The Arabs and us - TAHA KILINÇ

The Arabs and us

Sultan Selim I had expanded the borders of the Ottoman Empire toward the Arab region with his famous expeditions in 1516-1517 after defeating the Safavid Persians in the Battle of Chaldiran. In a twist of fate, the regions Selim took over through war were also the first regions that broke away from the Ottoman Empire when it started to weaken. First areas of Persia, then – during the era of Muhammad Ali Pasha of Kavala, physically, even if not officially – Egypt, followed by the Arabian Peninsula.

The three countries with which the Republic of Turkey is in serious competition in the Muslim world being Iran, Egypt and Saudi Arabia is, in this context, no coincidence. It is almost as if the historical friction continued subconsciously and accord with the main body could not be achieved.

After the founding of the Republic, we had no connection left with Arab regions other than the Republic of Turkey's founding father Mustafa Kemal Atatürk's personal contacts with Iranian Shah Reza Pahlavi and Jordanian King Abdullah I. Turkey was not in the region during Israel's founding process and the battles and clashes that followed. In response to this, Arabs were not by our side in key matters like the Cyprus issue.

For decades, Turkey read the Arab region through the lobbies in Western capitals. As we followed the region through English and French publications, speaking Arabic or acquiring knowledge of Arabic culture was considered both unnecessary and something to be ashamed of. As a result, our diplomats who went to Arab capitals looked at the countries they were posted in not with the regional reflexes of a Muslim country, but through the perspective of Western countries.

Turkey defended its lack of initiative and standing along the sidelines in matters concerning Arabs during this long and rough period as with the understanding thatbig states do not act quickly in reaction when facing major incidents, they remain calm. Yet, this was nothing other than a confession of emotional and political distance from the region.

Finally, this approach started to change radically since the beginning of the 2000s, especially since the Justice and Development Party (AK Party) came to power. We rediscovered that Arabs live in our south, we realized that the problems they are struggling with are actually of close concern to us as well, and that turning a blind eye to these problems does not make us immune.

We reached out to every corner of the region in the rush of having realized we had fallen behind and began striving to regain the opportunities we missed. We have been continuing these efforts for the last 15 years as much as possible.

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In our approach toward the Arab regions, there are certain points we need to take into account as a nation and state. Even the sincerest steps we take without paying attention to these can go down the drain.

First, we need to push further back in our mind the fact that once upon a time we ruled the Arab peoples and their countries. If, in our approach toward them, we are influenced by this subconscious, we will not be able to establish a healthy dialogue. We can imagine what might come to the mind of an Arab who senses an emphasis from us that they broke away from us and have since not been able to make ends meet, so let us rule again so that they find peace. Even if we have something to teach them, we can do this in a language on based on equality and fairness. Also, we have as much to learn from them as we have to teach them.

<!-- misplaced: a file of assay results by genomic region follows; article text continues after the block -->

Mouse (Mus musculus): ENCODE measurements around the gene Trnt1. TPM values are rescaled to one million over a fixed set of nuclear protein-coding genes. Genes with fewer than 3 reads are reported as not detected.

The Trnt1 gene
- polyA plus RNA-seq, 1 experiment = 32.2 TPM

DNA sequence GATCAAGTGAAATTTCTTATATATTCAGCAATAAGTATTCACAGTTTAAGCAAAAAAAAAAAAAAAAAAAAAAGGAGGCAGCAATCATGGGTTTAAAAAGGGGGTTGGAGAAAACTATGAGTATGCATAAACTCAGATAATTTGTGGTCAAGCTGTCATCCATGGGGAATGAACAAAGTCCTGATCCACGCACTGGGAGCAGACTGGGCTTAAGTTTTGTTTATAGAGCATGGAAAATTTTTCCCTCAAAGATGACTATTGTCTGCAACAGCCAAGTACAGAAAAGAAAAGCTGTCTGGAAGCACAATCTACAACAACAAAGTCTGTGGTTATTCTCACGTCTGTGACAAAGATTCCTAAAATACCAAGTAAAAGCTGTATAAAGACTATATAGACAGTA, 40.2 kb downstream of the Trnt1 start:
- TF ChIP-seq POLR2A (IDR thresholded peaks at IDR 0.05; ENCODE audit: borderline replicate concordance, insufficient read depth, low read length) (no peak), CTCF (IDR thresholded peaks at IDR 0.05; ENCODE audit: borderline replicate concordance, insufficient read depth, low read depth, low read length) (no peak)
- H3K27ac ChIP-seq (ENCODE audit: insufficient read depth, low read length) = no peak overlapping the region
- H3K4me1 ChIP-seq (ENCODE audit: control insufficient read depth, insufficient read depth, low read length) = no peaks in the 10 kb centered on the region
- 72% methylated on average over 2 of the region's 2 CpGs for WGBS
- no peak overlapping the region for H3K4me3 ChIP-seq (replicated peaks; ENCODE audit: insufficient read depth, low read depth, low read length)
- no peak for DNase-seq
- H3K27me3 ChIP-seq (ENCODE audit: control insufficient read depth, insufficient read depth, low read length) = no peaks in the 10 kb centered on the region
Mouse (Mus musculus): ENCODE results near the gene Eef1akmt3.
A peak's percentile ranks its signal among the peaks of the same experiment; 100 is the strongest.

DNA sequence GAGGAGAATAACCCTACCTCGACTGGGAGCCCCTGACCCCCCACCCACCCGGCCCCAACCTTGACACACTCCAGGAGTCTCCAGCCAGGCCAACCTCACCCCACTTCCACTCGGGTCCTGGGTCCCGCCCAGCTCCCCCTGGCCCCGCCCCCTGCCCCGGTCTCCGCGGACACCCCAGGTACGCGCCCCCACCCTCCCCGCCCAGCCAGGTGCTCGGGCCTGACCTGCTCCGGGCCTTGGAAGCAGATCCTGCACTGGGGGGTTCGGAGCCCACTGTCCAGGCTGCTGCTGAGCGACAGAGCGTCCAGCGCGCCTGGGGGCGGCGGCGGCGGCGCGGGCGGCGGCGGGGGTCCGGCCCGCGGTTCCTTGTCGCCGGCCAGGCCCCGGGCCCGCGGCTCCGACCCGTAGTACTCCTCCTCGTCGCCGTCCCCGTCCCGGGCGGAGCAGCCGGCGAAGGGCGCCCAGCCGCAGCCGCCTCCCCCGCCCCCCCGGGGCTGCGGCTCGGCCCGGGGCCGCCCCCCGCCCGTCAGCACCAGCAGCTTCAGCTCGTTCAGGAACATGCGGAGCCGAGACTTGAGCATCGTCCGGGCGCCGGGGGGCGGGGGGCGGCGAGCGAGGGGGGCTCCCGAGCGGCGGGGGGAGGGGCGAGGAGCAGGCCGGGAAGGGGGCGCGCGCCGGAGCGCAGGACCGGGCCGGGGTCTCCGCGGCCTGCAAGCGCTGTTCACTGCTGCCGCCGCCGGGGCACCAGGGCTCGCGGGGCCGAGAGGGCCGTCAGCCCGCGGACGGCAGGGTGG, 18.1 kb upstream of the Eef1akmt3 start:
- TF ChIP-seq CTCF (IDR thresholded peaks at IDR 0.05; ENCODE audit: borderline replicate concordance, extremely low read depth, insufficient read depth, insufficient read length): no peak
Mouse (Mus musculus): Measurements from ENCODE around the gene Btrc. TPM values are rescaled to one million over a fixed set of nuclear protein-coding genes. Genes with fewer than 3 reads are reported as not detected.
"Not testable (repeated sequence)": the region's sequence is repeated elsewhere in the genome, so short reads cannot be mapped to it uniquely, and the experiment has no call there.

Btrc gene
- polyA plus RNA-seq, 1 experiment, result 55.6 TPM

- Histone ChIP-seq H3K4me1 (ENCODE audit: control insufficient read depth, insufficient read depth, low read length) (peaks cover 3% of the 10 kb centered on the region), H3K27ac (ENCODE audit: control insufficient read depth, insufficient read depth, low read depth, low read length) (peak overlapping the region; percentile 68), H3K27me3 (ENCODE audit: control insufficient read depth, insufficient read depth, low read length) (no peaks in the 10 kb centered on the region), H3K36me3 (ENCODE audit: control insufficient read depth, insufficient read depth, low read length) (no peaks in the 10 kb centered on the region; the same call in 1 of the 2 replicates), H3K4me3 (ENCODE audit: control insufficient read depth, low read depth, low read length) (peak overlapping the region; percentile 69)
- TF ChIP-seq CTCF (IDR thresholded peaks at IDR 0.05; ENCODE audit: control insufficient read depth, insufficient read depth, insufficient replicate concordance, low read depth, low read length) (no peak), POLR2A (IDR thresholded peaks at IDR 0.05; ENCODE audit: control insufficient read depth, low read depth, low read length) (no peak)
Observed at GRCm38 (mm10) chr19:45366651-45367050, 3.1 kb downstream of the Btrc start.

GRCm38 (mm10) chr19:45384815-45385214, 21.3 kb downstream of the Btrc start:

Quick learning of any knowledge we lack in relation to the Arab world is our second task. We should have experts who speak Arabic and study the region in depth in every aspect. We need to overcome our obsession to identify Arab regions only in terms of their relation to the Ottoman Empire and instead start swimming in the vast ocean of knowledge that stands before us without forgetting that the “outside forces” we complain about dividing us, seriously surveyed this region with all its elements, established institutes and raised historians and diplomats. Note that Turkey is still greatly lacking in terms of having diplomats in the Arab region who are able to communicate with Arabs in their own language.

The third point is that we must stop insisting on reading our regional matters from a political perspective and in light of current breaking news. Regardless of the current state of affairs, we are living right at the center of a wealth – with its past and future – that contains all kinds of surprises. We do not need to wait for political conditions to mature or change to go out and explore and get to know it. There are tons of things that can be done at every stage. I try to point to this by frequently mentioning Jerusalem in this column. Our duty is to think about what can be done under the current circumstances rather than getting stuck on invasion.

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Sezai Karakoç, a Turkish writer, thinker, community leader, poet, gave advice, which I love. He recommends spending one month of every year in the Muslim world, no matter what country. And it does not need to be one whole, uninterrupted month, he says, as long as the Muslim world is tread, persistently and continuously, to learn and to meet people.

Traveling to the region is essential to gain knowledge of Arabs, to broaden existing knowledge and to rid oneself of prejudices. Arab countries must certainly be included on our route, not only for “religious tourism” but also to observe the parts and elements of a vast region, which we are a part of, on site.

The wise man who said, “Traveling will quash bigotry,” spoke the truth.


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